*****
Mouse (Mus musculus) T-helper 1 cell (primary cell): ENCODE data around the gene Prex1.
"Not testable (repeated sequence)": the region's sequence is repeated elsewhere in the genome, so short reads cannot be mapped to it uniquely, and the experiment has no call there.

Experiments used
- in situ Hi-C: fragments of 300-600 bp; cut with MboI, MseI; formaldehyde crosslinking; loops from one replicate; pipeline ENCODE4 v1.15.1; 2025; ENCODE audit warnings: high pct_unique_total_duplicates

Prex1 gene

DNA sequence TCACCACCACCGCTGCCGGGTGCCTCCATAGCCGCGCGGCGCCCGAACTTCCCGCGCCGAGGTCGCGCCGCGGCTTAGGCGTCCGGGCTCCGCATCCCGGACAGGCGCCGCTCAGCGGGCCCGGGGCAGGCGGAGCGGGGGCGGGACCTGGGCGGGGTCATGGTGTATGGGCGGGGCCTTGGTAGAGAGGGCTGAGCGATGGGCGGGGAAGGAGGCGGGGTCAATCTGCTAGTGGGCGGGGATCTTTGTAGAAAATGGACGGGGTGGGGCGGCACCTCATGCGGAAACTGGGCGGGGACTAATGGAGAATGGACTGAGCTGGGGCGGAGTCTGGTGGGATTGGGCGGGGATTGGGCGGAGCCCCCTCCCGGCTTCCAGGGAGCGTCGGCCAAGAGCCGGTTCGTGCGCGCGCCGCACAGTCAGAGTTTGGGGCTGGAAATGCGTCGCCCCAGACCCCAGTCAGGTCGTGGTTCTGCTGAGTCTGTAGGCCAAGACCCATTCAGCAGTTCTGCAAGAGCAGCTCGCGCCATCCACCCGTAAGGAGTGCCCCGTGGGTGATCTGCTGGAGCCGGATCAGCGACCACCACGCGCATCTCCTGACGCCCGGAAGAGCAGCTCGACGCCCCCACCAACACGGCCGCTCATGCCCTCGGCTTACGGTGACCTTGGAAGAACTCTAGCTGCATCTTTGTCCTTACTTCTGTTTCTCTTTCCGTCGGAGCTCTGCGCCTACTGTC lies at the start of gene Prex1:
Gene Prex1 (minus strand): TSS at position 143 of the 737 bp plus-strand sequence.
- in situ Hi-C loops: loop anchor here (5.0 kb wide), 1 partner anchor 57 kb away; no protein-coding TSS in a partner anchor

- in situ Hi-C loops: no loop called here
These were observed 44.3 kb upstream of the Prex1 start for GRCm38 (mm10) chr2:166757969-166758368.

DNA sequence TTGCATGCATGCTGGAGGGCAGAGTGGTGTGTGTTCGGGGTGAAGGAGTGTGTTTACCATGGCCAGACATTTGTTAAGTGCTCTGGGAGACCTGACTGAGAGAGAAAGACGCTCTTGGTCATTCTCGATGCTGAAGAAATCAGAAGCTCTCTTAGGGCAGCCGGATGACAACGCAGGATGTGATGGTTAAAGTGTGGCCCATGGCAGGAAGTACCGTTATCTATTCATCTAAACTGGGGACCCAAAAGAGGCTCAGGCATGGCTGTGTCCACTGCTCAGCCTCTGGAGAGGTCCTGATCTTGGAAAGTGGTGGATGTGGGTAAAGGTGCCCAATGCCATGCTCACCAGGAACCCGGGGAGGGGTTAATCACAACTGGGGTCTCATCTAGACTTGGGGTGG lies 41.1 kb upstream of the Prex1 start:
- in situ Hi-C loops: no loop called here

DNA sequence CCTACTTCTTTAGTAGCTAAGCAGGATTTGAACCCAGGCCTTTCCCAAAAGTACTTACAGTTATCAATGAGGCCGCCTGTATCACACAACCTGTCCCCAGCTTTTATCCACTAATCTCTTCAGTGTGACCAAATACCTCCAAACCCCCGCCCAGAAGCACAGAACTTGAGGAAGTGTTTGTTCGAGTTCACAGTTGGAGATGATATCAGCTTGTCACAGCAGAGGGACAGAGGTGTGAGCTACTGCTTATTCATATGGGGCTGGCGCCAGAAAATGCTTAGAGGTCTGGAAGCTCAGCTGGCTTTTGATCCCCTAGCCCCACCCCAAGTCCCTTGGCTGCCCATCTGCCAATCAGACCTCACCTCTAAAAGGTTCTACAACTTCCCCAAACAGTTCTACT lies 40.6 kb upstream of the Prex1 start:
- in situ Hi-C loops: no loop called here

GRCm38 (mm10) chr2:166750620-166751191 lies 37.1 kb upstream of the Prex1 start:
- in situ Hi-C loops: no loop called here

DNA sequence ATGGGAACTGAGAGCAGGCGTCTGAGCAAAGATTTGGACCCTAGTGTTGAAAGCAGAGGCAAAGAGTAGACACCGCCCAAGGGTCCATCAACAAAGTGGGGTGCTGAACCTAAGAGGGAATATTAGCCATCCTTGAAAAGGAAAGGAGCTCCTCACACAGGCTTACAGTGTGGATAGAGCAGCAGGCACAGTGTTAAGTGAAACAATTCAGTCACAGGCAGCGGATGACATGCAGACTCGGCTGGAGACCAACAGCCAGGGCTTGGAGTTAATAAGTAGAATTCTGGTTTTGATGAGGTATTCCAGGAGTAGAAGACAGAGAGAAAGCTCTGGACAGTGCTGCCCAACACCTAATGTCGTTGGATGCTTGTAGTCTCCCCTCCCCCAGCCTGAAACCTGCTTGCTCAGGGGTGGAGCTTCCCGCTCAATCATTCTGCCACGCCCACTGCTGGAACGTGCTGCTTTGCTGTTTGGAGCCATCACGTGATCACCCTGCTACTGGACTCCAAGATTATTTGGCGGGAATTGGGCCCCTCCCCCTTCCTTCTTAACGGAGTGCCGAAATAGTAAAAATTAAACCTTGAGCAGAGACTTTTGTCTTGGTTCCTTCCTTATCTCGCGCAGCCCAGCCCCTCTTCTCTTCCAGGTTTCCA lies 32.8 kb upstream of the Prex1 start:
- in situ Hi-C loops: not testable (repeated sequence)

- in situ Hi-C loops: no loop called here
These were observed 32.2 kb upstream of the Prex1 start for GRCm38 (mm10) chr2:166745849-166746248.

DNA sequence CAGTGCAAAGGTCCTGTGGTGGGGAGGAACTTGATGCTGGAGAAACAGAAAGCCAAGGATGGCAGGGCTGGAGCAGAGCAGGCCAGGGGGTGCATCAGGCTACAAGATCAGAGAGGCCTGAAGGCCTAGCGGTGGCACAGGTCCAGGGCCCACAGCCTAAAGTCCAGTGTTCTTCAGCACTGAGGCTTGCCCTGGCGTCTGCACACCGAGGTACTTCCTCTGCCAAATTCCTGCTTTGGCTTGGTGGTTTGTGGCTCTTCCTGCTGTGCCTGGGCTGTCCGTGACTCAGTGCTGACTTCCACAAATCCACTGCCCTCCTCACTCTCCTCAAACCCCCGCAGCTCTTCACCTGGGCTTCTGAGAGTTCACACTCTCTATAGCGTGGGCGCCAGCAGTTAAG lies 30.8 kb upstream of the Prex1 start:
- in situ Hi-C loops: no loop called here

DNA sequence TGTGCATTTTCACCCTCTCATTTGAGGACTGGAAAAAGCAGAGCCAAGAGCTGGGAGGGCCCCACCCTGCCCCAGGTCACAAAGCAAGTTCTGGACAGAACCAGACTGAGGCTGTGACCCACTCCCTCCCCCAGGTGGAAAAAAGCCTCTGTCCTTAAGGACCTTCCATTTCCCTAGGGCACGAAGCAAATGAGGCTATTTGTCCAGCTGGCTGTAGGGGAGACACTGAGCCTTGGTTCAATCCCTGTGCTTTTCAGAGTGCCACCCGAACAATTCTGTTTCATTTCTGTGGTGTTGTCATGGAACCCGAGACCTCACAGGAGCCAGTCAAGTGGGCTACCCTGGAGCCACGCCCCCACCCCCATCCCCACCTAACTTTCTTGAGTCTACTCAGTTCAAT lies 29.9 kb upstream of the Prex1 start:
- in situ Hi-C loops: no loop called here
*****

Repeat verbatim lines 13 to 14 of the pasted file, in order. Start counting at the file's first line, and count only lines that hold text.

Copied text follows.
DNA sequence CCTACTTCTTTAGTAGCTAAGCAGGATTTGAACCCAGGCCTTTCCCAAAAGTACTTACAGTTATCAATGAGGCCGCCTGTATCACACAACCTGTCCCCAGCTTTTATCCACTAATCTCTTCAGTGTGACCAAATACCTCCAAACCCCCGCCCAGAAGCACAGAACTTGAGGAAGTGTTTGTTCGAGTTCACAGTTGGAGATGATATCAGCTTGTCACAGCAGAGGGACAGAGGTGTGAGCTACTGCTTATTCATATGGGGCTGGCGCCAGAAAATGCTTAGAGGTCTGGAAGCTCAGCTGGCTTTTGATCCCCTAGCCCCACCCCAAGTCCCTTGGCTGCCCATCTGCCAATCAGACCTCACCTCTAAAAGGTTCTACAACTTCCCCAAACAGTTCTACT lies 40.6 kb upstream of the Prex1 start:
- in situ Hi-C loops: no loop called here